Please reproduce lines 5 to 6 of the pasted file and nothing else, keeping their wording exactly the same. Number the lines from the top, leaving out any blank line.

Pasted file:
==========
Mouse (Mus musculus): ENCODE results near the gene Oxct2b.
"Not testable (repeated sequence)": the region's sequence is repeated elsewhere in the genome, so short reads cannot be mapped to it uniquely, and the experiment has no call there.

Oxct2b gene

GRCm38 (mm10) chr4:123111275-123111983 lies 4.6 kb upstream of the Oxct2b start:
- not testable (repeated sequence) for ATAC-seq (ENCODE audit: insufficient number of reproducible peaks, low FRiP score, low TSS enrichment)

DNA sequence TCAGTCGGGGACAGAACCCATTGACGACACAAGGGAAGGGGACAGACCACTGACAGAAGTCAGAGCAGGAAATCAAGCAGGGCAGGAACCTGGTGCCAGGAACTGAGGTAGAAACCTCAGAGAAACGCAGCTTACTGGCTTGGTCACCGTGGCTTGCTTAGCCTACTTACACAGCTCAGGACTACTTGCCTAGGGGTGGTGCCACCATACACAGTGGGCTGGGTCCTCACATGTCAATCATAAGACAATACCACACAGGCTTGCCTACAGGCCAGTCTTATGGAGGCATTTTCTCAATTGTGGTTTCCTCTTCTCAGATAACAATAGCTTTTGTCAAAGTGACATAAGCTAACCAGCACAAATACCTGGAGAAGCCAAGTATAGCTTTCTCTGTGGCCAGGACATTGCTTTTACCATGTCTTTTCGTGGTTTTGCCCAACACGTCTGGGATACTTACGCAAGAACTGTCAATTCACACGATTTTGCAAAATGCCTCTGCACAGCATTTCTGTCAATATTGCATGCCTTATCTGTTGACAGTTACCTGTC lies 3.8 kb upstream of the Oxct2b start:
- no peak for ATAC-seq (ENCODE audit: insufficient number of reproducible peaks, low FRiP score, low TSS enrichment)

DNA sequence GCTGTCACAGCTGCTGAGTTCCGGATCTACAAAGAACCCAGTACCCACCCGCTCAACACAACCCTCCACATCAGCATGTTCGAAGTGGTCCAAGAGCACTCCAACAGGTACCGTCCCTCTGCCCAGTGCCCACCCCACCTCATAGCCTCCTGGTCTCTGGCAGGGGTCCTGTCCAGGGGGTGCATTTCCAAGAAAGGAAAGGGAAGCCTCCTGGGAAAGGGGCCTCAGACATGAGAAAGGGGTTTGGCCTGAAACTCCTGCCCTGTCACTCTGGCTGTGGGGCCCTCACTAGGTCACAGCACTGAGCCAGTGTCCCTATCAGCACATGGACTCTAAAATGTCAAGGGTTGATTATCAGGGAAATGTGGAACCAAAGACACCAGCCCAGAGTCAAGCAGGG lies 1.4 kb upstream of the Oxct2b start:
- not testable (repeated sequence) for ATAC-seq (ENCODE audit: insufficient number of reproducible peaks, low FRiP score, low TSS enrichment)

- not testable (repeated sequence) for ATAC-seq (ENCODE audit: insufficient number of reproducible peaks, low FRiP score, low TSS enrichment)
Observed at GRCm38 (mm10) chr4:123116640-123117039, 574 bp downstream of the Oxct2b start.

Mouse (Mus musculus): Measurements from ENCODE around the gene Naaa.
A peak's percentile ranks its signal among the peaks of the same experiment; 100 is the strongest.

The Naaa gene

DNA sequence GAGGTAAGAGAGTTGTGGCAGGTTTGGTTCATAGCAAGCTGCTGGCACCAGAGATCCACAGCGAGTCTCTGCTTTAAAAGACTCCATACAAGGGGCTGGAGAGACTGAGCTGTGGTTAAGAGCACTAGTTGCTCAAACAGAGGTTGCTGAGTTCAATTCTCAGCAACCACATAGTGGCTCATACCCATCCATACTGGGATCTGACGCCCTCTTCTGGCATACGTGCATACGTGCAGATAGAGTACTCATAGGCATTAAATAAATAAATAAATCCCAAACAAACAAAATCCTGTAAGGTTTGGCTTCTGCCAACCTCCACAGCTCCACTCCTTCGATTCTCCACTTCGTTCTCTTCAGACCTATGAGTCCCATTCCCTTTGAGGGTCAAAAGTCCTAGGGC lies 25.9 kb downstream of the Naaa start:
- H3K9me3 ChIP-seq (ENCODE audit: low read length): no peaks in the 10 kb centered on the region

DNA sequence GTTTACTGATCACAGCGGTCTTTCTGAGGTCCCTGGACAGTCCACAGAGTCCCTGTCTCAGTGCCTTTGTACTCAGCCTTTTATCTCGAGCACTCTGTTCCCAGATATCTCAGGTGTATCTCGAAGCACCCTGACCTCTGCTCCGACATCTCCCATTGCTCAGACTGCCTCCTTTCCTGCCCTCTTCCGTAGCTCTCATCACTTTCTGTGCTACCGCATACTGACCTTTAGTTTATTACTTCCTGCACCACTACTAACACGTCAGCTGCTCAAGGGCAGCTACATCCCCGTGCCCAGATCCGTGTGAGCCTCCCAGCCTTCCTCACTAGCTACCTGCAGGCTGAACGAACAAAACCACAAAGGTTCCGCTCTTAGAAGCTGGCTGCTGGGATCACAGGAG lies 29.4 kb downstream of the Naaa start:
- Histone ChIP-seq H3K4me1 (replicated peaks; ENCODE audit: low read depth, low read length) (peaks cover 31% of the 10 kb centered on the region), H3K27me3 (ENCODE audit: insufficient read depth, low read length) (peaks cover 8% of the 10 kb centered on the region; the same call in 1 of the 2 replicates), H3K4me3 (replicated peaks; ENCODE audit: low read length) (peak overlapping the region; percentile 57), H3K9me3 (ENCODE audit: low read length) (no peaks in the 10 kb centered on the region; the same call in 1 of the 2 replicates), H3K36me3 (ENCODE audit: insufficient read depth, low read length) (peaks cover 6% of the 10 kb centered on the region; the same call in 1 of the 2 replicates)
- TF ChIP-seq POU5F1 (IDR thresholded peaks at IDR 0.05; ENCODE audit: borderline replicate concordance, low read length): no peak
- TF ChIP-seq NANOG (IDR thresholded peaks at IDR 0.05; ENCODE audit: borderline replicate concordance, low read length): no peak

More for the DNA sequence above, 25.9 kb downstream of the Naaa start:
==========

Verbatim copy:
- not testable (repeated sequence) for ATAC-seq (ENCODE audit: insufficient number of reproducible peaks, low FRiP score, low TSS enrichment)

DNA sequence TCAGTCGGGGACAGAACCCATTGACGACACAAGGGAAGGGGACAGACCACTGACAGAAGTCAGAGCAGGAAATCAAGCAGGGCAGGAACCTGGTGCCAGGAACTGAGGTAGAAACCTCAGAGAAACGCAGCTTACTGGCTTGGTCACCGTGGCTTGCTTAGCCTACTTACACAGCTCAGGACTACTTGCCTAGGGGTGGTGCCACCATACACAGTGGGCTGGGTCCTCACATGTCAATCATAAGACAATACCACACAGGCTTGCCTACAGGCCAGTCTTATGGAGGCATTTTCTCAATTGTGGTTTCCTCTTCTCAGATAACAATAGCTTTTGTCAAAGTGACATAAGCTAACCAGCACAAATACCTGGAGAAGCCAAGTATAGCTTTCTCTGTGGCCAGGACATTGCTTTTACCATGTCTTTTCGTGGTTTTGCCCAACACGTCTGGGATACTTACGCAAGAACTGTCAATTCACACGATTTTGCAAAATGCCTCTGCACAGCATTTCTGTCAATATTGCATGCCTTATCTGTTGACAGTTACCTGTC lies 3.8 kb upstream of the Oxct2b start: